While on the subject of “large amounts of data,” consider the logistics that might be necessary to analyze data both on an aggregate and individual level - especially if the data system is not designed to do so.  One reason to explore phenomena on an aggregate level is because it is easy to present this type of analysis in text books.  But let us say in real life that there is great demand for more precision.  It is possible to generate spreadsheets showing the components of performance for all of the individual sales agents for any given day - not necessarily in the same row or column each day.  It is so tempting to run a report for each agent - thereby multiplying the time do the job by the number of agents.  If on the hand the daily data is all on the same spreadsheet.  It is so tempting to sort it - thereby adding a sort followed by a summation operation for each person.  Really, if the daily report contains 10,000 rows of agent data, that is a whole lot of sorting and summing.  I use what I call a FACT - a flagging-and-counting template - allowing me to handle an unlimited number of rows without manually entering a single sort or sum.  Who is the data scientist?  Well, I stand analysis-capable while the other person is taking up space in the office waiting for manicured tables.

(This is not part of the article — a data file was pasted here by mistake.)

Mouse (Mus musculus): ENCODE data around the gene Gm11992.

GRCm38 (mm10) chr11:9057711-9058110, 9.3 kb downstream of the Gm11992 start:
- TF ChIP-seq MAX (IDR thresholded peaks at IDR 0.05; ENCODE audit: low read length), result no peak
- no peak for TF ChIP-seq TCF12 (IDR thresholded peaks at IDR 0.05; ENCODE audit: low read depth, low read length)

It is not unusual for a person to be asked to provide an analysis comparing specific individuals - e.g. an “abnormal v. normal” performer - over specific time periods - e.g. during periods when business might be suspiciously poor.  It is a matter of great interest to try to determine what may have caused or contributed to lousy performance.  It is an angel’s quest to help protect those that are doing their best and identify areas of concern where people not at their best might do better.  It is also important to seek out external explanations that might be expressed in individual terms - e.g. if underlying computer system and network seem to interfere with or impede performance.  There might be lack of training or reference materials.  So breaking down a problem to its individual aspects helps to reveal areas of improvement pertaining to other levels of the operation; and these “signals” are not necessarily present on an aggregate or collective level.